When it came to generative AI integration, our study showed that higher levels of generative AI valuing were associated with greater levels of generative AI integration. This finding is understandable. When we value something, we’re more likely to engage in actions related to that perception.

In addition, we found that higher levels of autonomy-thwarting leadership and professional growth striving were linked with greater generative AI integration. For the former finding, it may be that generative AI offers teachers a chance to take back some control over their work when they experience pressuring leadership. With regard to professional growth striving, we suggest that generative AI integration offers an opportunity to further build professional skills.

What does this mean for school leaders and teachers?

Our findings suggest that leadership practices and teachers’ occupational experiences might be important to address in relation to supporting generative AI valuing and integration.

As relevant to our study, strategies to boost autonomy-supportive leadership practices include seeking out teachers’ perspectives, providing rationales for work task assignments, and incorporating teachers’ input into decisions about how to integrate generative AI into teaching and learning (Collie, 2023b).

At the same time, it is important to reduce autonomy-thwarting leadership practices (Collie, 2023b). Leaders can do this by avoiding pressuring practices, such as demanding how things must be done, providing teachers little choice in how they integrate generative AI, or making teachers feel guilty if they do things differently.

Efforts to boost professional growth striving might include encouraging teachers to set goals for their learning with generative AI, giving them opportunities to engage in relevant and effective training to meet those goals, and building professional learning communities within the school to boost collective goals (Garet et al., 2001).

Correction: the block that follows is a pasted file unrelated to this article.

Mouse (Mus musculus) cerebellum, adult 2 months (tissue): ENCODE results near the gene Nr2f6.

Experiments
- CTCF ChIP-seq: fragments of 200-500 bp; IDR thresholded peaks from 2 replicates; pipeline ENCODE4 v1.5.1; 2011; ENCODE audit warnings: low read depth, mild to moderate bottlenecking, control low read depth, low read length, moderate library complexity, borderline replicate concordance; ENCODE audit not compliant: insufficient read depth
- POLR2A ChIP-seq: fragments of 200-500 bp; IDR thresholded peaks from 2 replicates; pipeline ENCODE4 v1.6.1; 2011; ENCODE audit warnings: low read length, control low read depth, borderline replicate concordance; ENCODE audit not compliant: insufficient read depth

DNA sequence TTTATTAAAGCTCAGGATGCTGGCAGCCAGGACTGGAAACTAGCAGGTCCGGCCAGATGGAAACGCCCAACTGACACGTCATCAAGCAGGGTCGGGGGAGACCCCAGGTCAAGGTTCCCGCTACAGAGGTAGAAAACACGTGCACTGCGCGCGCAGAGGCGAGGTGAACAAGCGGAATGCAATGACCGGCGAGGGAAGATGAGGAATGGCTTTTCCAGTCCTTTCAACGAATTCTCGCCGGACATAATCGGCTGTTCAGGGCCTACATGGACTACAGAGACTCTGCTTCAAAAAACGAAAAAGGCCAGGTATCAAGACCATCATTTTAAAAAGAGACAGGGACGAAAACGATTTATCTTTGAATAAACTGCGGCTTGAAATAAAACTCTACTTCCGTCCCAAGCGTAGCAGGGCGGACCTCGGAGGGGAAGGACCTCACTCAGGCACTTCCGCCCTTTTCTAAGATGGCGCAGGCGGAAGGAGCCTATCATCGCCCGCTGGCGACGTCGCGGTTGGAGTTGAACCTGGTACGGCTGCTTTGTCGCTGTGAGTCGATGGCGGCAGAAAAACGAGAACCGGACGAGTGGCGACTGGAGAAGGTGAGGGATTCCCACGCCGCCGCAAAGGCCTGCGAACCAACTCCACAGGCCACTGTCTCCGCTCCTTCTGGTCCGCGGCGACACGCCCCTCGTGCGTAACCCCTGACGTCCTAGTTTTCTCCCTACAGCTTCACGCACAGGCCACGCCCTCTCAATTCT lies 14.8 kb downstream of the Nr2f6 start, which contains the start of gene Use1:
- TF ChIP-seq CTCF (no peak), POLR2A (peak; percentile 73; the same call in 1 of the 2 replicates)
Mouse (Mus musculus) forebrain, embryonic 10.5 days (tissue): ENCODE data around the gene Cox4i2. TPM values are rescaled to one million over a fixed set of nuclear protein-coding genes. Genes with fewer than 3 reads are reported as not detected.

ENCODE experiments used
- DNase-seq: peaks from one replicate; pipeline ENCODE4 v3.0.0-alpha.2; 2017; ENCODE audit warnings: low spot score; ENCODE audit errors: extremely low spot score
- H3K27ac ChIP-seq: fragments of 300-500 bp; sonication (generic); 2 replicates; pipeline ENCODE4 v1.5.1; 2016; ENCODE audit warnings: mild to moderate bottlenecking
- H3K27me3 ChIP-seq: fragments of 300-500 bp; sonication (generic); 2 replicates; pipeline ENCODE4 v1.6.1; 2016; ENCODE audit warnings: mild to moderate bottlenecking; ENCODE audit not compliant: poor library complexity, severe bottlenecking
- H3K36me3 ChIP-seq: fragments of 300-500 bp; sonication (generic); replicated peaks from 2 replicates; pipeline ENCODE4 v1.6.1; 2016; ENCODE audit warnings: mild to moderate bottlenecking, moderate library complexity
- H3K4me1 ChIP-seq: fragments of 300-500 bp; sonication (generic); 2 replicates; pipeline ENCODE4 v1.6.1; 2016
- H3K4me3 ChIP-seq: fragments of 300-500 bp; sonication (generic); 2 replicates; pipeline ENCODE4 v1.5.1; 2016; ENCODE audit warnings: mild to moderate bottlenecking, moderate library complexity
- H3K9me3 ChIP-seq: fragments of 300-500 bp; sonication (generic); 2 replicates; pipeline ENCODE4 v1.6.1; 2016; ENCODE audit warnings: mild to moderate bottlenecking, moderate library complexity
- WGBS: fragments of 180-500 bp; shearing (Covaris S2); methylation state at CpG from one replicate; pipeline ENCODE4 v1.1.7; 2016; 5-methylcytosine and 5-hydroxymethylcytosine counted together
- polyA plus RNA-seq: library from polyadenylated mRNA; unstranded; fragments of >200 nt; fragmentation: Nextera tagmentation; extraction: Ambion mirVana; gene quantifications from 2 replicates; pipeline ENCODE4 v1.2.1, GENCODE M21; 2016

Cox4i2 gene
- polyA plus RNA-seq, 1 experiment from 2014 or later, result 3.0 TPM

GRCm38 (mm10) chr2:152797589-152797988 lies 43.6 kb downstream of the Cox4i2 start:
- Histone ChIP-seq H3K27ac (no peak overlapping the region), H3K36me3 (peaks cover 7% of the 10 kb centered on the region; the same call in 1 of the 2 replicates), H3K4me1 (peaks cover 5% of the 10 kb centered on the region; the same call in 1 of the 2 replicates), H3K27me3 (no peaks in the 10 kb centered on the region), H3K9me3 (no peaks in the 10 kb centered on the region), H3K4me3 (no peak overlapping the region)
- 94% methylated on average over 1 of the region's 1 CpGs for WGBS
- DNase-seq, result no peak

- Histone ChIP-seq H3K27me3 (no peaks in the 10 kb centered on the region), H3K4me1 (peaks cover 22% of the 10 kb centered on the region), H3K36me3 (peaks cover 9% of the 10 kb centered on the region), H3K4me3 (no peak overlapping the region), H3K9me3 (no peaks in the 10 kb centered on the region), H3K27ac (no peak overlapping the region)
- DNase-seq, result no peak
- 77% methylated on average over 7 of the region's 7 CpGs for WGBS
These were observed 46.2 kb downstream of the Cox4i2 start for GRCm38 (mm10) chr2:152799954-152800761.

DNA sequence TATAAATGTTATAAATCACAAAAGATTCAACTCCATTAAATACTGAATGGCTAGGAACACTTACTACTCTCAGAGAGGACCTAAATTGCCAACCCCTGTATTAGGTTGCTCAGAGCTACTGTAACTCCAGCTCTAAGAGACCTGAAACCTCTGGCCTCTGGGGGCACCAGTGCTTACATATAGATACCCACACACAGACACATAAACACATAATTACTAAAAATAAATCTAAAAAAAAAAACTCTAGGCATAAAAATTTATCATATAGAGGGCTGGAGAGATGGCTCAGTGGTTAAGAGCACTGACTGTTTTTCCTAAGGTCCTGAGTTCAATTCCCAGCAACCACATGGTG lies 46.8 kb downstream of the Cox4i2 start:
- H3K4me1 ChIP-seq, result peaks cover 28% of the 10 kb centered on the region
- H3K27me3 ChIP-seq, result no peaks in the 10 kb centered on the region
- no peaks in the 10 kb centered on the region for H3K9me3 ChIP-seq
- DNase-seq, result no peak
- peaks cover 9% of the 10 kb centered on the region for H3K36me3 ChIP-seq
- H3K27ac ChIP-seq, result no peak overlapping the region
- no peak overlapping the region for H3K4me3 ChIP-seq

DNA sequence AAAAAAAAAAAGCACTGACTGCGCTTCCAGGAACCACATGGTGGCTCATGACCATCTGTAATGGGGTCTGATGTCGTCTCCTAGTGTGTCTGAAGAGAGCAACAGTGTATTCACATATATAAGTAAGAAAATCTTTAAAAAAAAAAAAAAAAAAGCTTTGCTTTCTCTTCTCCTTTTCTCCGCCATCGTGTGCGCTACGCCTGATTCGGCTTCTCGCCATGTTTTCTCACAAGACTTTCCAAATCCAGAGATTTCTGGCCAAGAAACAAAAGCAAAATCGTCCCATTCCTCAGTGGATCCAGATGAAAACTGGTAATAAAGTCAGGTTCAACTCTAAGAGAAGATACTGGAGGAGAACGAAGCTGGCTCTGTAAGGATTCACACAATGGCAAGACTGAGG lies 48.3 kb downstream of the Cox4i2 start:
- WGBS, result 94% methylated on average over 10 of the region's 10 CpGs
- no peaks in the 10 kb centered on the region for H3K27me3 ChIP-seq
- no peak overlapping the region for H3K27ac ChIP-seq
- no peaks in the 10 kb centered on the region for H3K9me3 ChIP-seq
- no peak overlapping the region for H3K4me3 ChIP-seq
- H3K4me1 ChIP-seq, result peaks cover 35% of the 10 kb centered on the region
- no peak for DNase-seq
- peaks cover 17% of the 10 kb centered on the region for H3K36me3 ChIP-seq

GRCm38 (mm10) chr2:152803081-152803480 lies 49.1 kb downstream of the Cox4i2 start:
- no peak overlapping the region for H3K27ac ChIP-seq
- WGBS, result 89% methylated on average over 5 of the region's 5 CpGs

Finally, to reduce change-related stress, any efforts by schools to reduce or streamline reforms might be helpful, including around expectations for integrating generative AI (Putwain et al., 2019). Autonomy-supportive leadership practices are also helpful because these ensure that teachers’ perspectives are considered (Collie, 2021), which may help teachers feel more control over decisions that impact their work.


Collie, R. J. (2021). COVID-19 and teachers’ somatic burden, stress, and emotional exhaustion: Examining the role of principal leadership and workplace buoyancy. AERA Open.

Collie, R. J. (2023a). Teachers’ work motivation: Examining perceived leadership practices and salient outcomes. Teaching and Teacher Education, 135, 104348.

Collie, R. J. (2023b). Teachers’ work motivation: Examining perceived leadership practices and salient outcomes. Teaching and Teacher Education, 135, 104348.

Collie, R. J., & Martin, A. J. (2024). Teachers’ motivation and engagement to harness generative AI for teaching and learning: The role of contextual, occupational, and background factors. Computers and Education: Artificial Intelligence, 6,100224.

Commonwealth of Australia. (2023). Australian Framework for Generative Artificial Intelligence in Schools. Department of Education.

Garet, M. S., Porter, A. C., Desimone, L., Birman, B. F., & Yoon, K. S. (2001). What makes professional development effective? Results from a national sample of teachers. American Educational Research Journal, 38(4), 915-945.

Putwain, D. W., & von der Embse, N. P. (2019). Teacher self-efficacy moderates the relations between imposed pressure from imposed curriculum changes and teacher stress. Educational Psychology, 39(1), 51–64.

In Rebecca Collie and Andrew Martin’s study, ‘teachers who felt their school leaders supported their self-initiative and those who were invested in their professional development tended to value generative AI more’.

As a school leader, do you seek out teacher perspectives on integration of new programs or technologies? Is their input incorporated into decision-making?

When introducing new technologies, do you encourage teachers to set goals for their own learning and provide opportunities for training to meet these goals? What role do professional learning communities within the school play?